Furthermore, according to the present invention, a contents location detection method can be provided for detecting the location, along the time axis, of predetermined speech or music contents in speech or music data. The contents location detection method comprises the steps of: detecting a digital watermark embedded in the speech or music contents of the speech or music data; employing a first method based on information written in the digital watermark to specify the location of the border of the speech or music contents in which the digital watermark is embedded; and employing a second method, based on the detection strength of a bit embedded as the digital watermark, to specify the location of the border of the speech or music contents more accurately than by the first method, based on the location of the border designated using the first method.

Moreover, according to the present invention, a program can be provided that permits a computer to perform processes corresponding to the individual steps of the contents location detection method and the monitoring method. This program can be provided by being stored on a magnetic disk, an optical disk, a semiconductor memory or another storage medium, or by being read from a storage device and distributed, via a network, by a program transmission apparatus that is connected to the network.

BRIEF DESCRIPTION OF THE DRAWINGS

FIG. 1 is a schematic diagram for explaining the configuration of a broadcast monitoring system according to one embodiment of the present invention.

FIG. 2 is a diagram for explaining the configuration of a contents border recognition apparatus according to the embodiment.

FIG. 3 is a diagram showing the state wherein a digital watermark is repetitively detected, using detection method [1] of the embodiment, while the detection range is changed.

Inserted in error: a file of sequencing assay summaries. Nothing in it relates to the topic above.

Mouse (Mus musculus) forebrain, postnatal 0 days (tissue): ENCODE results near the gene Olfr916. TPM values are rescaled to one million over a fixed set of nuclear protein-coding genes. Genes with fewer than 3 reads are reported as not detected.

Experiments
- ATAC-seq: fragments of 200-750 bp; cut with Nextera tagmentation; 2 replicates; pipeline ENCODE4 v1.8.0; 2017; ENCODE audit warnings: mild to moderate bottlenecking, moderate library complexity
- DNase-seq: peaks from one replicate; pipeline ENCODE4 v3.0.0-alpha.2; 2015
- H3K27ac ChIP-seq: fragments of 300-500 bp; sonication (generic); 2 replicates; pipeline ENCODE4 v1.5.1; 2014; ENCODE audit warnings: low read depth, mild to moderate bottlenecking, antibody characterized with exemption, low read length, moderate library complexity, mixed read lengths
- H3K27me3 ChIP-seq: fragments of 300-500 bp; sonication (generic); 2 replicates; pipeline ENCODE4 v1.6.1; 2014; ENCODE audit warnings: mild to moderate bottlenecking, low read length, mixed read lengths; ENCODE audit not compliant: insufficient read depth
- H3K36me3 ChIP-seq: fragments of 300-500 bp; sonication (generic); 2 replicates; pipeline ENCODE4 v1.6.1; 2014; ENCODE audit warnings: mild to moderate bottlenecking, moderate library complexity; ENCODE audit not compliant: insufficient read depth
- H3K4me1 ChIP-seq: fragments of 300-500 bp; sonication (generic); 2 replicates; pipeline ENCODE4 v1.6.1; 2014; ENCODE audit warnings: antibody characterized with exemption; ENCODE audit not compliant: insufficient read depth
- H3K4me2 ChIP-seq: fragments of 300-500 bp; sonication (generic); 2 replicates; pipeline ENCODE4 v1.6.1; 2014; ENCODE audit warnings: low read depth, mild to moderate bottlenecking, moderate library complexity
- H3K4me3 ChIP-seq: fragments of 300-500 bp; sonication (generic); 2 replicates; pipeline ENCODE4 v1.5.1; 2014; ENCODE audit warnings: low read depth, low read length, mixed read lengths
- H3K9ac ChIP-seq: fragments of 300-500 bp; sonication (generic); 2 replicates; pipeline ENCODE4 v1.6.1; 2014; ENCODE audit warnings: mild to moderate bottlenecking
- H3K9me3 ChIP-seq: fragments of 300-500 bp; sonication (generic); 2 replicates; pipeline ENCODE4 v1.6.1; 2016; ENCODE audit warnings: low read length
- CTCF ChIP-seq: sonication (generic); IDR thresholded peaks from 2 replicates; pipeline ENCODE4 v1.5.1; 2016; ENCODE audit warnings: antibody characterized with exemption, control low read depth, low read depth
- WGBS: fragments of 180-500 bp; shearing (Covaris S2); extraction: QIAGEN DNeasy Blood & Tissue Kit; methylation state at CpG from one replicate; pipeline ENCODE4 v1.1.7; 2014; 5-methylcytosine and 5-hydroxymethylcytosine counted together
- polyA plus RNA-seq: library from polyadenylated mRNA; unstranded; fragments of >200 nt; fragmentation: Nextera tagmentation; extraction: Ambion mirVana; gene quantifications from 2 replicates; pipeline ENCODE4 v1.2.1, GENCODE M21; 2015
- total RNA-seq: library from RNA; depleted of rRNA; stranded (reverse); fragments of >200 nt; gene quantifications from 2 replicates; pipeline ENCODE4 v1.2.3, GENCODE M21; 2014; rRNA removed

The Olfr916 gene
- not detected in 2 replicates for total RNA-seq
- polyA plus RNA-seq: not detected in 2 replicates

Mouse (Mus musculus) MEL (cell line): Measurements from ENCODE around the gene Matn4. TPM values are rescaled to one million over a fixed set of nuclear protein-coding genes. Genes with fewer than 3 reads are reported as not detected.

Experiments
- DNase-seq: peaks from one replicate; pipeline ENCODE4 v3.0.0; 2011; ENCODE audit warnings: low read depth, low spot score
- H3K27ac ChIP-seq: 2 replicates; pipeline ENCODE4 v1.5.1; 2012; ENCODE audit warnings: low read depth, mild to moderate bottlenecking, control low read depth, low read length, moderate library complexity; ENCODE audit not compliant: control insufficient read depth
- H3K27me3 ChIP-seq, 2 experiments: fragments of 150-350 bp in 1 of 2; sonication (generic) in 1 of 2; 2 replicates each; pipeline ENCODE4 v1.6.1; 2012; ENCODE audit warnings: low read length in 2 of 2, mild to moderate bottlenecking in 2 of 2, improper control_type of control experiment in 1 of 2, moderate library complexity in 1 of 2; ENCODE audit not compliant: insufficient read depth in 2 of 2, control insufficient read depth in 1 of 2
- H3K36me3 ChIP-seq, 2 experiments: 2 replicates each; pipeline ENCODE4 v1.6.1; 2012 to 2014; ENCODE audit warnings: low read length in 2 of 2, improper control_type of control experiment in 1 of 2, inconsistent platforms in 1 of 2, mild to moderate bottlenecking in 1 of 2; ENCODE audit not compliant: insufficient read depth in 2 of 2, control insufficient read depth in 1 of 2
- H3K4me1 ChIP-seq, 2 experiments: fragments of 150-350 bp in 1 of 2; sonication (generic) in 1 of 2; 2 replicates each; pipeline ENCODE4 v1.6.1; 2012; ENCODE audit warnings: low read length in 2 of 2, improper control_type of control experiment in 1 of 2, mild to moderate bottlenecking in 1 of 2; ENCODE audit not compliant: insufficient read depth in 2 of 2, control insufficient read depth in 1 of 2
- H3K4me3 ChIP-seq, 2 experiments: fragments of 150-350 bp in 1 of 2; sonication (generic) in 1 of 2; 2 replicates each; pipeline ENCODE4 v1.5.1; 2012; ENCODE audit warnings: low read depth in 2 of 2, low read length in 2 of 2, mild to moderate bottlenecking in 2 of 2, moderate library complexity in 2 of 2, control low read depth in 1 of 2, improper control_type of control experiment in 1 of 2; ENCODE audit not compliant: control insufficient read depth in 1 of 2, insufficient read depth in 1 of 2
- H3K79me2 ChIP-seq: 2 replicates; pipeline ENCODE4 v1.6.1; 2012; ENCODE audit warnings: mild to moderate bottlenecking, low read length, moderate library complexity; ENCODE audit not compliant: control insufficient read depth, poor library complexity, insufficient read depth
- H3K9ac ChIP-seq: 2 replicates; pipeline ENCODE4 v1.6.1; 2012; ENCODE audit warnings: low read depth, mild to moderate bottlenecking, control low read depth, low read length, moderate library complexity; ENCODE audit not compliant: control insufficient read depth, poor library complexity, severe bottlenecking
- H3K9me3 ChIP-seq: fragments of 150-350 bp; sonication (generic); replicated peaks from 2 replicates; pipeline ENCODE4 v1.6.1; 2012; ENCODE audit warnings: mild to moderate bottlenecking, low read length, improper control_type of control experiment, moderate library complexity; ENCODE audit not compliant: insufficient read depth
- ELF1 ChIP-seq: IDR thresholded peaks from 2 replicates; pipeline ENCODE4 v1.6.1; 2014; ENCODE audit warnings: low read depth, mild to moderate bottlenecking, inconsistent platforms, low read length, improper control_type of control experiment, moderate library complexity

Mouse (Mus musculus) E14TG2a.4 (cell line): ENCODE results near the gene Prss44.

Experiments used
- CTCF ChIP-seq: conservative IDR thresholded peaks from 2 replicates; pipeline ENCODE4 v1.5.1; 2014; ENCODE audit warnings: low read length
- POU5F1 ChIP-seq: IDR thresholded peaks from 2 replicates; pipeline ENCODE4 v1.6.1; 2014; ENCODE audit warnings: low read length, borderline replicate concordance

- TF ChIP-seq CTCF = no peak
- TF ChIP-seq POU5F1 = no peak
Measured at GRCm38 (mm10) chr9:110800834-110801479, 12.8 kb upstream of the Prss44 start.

FIG. 4 is a diagram for explaining the location of the border detected using detection method [1] of the embodiment when a state wherein a digital watermark is present is changed to a state wherein no digital watermark is present.

FIG. 5 is a diagram for explaining the location of the border detected using detection method [1] of the embodiment when a state wherein no digital watermark is present is changed to a state wherein a digital watermark is present.

FIG. 6 is a diagram for explaining the location of the border detected by the detection method [1] of the embodiment when a state wherein ID information employed as a digital watermark is changed.

FIG. 7 is a graph showing the probability whereat, using detection method [1], the number of bit errors exceeds the upper limit (Nc) for error correction, and the detection of ID information fails.

FIG. 8 is a graph showing the probability whereat, using detection method [1], errors can be corrected even in a condition wherein the detection range is extended across a border.

FIG. 9 is a diagram showing the cycles of bits detected by detection method [2] based on ID information that is embedded as a digital watermark in speech or music contents.

FIG. 10 is a graph showing the probability whereat, using detection method [2], the non-matching of bits will be erroneously detected, even though the bits do not define the border of the speech or music contents.

FIG. 11 is a graph showing the probability whereat, using detection method [2], non-matching is erroneously detected at one portion, at the least, in a predetermined N number of bits.

FIG. 12 is a graph showing the probability whereat, using detection method [2], non-matching can be first detected at a location M bits beyond the border.

FIG. 13 is a graph showing the expected value for the location of a bit located beyond the border for which non-matching is first detected.

FIG. 14 is a diagram showing, for detection method [3], a difference in the detection strengths of bits between the location in speech or music data whereat a digital watermark is embedded and the location whereat a digital watermark is not embedded.

FIG. 15 is a graph showing the probability whereat, using detection method [3], the presence/absence of a digital watermark is determined when 32 bits are used for this determination.

FIG. 16 is a graph showing the erroneous determination rate, the erroneous adoption rate and the losing rate using detection method [3] when 32 bits are employed for this determination.

FIG. 17 is a graph showing the probability whereat, using detection method [3], the presence/absence of a digital watermark is determined when 16 bits are employed for this determination.

FIG. 18 is a graph showing the probability whereat, using detection method [3], the presence/absence of a digital watermark is determined when 16 bits are employed for this determination.